"Mommy was in an accident," he said quietly, his heart punching his rib cage. "In her car. And she got hurt very badly. So badly, the doctors couldn't fix her. And…and she died."
Haley stilled, her gaze fixed on his. Then she lowered her eyes to the lion and started stroking his mane, curling her small fingers through the golden fluff. From underneath her lashes, she peered at him again. "Died? Like Grandpa?"
She'd still been a baby when Grant's father had died, much too young for Patrick Braeburn's death to have made an impact. And Justine's parents had both been gone long before she and Grant married. With a pang, Grant realized death was just a word to the little girl, a word without any real relevance or meaning.
"Yeah. Like Grandpa."
Another moment or two passed before she said, "Mommy says the doctor always makes you better."
"They tried their hardest, they really did—"
"So Mommy's coming back. She always comes back. Always."
"Not this time," Grant said over the nausea.
"She can't."
Hugging the lion more tightly, Haley kept her eyes locked in his for several seconds before returning to the other side of the room, where she squatted in front of her dollhouse and began one-handedly rearranging things, as if she'd somehow sucked the news inside her. Almost light-headed with uncertainty, he wondered if he should hold her. Ask her if she was okay. Something.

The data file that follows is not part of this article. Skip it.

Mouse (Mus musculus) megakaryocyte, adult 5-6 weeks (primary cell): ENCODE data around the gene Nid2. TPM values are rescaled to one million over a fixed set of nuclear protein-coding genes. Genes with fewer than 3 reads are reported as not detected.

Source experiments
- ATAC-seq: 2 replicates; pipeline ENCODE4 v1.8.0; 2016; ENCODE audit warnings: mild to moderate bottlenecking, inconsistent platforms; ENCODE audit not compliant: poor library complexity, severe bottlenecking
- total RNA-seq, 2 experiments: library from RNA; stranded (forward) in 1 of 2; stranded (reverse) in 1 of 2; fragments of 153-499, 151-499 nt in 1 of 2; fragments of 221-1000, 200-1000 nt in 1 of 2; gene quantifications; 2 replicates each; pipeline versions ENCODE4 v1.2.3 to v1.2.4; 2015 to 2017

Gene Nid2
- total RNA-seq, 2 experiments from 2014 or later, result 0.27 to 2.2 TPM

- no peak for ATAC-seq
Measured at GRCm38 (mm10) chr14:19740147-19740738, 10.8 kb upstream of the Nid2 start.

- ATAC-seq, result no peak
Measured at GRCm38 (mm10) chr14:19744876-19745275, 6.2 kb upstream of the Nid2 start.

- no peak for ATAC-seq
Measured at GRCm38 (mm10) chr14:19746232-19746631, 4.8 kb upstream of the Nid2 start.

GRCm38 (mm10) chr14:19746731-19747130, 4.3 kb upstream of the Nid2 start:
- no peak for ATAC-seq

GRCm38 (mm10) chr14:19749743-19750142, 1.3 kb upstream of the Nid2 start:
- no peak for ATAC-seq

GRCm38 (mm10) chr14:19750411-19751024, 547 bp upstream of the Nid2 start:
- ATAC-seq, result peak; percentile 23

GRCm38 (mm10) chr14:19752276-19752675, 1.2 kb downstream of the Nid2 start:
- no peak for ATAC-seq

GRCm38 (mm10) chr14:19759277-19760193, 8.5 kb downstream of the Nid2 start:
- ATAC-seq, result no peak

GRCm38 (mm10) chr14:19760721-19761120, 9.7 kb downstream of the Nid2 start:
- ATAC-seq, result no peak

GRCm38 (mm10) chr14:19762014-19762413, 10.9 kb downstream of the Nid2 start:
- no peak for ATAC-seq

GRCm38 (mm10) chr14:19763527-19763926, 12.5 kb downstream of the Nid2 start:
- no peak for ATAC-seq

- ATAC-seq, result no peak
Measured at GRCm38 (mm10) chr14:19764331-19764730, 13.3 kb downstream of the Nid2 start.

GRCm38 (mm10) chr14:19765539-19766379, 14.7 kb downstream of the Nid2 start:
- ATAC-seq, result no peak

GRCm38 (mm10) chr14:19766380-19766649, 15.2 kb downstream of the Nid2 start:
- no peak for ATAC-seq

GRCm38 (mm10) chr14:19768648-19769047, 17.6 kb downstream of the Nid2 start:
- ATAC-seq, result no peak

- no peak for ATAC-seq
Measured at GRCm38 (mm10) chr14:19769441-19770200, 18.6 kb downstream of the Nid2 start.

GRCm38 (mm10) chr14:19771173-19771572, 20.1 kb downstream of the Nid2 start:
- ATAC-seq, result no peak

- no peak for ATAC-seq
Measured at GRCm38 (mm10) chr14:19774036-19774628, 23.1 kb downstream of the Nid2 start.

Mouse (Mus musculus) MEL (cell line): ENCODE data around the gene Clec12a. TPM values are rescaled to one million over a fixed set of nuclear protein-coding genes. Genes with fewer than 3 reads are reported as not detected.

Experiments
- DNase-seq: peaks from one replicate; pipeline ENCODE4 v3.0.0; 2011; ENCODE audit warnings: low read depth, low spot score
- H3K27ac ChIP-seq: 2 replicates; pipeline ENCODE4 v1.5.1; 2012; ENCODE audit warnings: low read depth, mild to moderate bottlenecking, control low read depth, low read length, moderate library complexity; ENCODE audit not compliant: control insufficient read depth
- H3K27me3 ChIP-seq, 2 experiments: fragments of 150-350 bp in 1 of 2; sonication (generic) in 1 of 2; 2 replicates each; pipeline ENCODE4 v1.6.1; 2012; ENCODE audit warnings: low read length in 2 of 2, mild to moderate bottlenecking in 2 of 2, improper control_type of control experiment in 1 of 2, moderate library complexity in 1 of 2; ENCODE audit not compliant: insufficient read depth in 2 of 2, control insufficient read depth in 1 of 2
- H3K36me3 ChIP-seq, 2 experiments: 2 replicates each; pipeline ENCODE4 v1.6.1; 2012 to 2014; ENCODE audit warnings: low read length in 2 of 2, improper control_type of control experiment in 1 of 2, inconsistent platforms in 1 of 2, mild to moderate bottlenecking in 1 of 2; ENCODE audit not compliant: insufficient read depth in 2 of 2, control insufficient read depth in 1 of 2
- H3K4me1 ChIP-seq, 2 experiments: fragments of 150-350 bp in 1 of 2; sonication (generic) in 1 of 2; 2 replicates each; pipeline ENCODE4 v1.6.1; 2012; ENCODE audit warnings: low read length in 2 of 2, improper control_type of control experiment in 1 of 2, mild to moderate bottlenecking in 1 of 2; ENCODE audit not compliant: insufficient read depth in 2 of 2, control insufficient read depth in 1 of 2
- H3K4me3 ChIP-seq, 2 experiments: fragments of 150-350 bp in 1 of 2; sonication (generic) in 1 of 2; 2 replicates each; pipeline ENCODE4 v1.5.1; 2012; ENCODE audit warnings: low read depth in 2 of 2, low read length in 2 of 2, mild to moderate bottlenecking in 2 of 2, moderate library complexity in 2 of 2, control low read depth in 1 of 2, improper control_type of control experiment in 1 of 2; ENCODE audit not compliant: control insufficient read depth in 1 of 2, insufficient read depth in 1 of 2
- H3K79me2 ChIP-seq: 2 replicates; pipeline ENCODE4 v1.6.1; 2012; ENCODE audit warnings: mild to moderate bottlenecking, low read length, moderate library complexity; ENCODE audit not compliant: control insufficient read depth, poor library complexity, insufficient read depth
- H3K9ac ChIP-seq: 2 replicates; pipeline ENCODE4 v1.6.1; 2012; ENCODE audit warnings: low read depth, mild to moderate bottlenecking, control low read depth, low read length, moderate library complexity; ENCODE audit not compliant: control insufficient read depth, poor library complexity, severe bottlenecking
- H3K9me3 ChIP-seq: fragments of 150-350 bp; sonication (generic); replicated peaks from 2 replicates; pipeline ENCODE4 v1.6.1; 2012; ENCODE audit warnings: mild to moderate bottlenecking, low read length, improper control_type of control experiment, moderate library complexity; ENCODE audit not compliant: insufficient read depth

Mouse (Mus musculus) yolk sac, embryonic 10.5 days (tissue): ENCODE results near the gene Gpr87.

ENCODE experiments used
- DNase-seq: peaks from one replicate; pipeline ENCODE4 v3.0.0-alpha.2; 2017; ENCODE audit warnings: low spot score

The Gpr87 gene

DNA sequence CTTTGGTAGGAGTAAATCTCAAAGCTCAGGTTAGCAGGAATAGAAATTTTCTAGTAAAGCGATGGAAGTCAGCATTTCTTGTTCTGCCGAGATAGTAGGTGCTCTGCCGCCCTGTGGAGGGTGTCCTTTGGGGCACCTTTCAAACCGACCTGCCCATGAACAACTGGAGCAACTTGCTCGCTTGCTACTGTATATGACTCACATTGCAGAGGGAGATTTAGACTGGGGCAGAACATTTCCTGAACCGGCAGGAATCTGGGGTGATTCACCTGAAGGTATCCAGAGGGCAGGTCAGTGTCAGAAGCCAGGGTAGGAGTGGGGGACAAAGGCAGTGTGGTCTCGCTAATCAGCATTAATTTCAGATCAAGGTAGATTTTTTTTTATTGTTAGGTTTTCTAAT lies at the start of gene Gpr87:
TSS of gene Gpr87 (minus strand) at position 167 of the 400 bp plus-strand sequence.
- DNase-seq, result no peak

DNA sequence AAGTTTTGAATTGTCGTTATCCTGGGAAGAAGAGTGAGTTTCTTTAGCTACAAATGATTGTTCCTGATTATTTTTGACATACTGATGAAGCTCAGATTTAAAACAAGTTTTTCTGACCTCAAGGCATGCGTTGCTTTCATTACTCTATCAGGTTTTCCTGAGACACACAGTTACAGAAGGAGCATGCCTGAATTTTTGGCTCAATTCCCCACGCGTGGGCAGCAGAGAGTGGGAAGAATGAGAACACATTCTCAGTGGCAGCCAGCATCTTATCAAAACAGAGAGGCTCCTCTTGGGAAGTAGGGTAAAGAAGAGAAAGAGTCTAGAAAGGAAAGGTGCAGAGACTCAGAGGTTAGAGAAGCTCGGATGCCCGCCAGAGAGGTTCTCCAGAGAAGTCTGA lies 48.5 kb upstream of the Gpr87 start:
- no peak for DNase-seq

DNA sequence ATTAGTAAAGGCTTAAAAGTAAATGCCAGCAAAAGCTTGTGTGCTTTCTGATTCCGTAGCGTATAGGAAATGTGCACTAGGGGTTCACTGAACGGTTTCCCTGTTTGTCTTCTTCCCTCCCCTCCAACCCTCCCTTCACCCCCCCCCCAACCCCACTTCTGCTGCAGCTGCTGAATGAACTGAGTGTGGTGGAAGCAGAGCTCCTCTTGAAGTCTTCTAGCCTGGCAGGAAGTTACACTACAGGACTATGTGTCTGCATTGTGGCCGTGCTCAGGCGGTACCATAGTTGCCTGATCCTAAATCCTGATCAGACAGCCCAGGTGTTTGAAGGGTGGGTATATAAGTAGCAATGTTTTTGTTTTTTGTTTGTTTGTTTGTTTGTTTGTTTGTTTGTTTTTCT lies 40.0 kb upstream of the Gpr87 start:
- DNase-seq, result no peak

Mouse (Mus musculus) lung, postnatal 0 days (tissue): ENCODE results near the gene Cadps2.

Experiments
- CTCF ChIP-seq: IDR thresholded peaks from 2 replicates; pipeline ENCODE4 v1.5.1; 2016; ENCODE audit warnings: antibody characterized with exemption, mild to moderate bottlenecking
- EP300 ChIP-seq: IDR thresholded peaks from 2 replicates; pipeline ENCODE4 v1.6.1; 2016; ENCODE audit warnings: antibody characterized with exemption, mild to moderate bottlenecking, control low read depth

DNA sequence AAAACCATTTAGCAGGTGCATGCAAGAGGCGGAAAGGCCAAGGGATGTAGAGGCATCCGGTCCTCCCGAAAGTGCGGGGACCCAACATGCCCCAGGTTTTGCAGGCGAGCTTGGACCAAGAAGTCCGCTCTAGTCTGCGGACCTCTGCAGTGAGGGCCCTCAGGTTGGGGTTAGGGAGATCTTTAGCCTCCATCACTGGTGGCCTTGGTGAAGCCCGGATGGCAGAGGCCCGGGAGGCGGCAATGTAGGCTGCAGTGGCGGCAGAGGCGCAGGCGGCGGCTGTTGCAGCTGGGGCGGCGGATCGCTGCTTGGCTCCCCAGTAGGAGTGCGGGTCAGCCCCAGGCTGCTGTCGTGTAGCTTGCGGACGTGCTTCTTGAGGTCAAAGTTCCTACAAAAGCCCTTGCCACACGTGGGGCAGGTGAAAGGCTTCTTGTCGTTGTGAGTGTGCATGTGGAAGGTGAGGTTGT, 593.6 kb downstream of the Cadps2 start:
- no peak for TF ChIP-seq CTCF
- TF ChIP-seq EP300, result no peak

"Haley? Do you…want to talk?"
She swept one hand through her curls in a gesture that was her mother to a T. "No, thank you. I'll talk to Mommy when she comes."
Oh, God. "Haley, Mommy's not coming back—" But she was shaking her head, the curls a blur as her movements became more and more agitated. "No, she's coming back, an' we're going to the toy store when we get home, she promised." Her eyes veered to Grant's, dry but determined. "She promised."
"Haley, honey—"
Grant reached for her, but she lurched backward, stumbling over a stuffed beagle lying sideways on the lacquered, honey-blond floor to land on her bottom. "No!" she bellowed, frantically scrambling away, crab-style, to plaster herself against the wall underneath one window, between a pair of white bookcases crammed with books and games and puzzles. "I don't want you! I want Mommy!"
Despite the wet-clay feeling of helplessness swamping him, Grant crouched in front of his daughter, who shoved the heels of her sneakers into the floor, pressing further into the wall. "It's okay," he said as she started to whimper, "I'm going to take care of you now—"
"No!" she shrieked, launching the stuffed lion at his chest. "I wanna go home! I want to talk to Mommy now!"

Read More

Customer Reviews

Average Review:

Write a Review

and post it to your social network


Most Helpful Customer Reviews

See all customer reviews >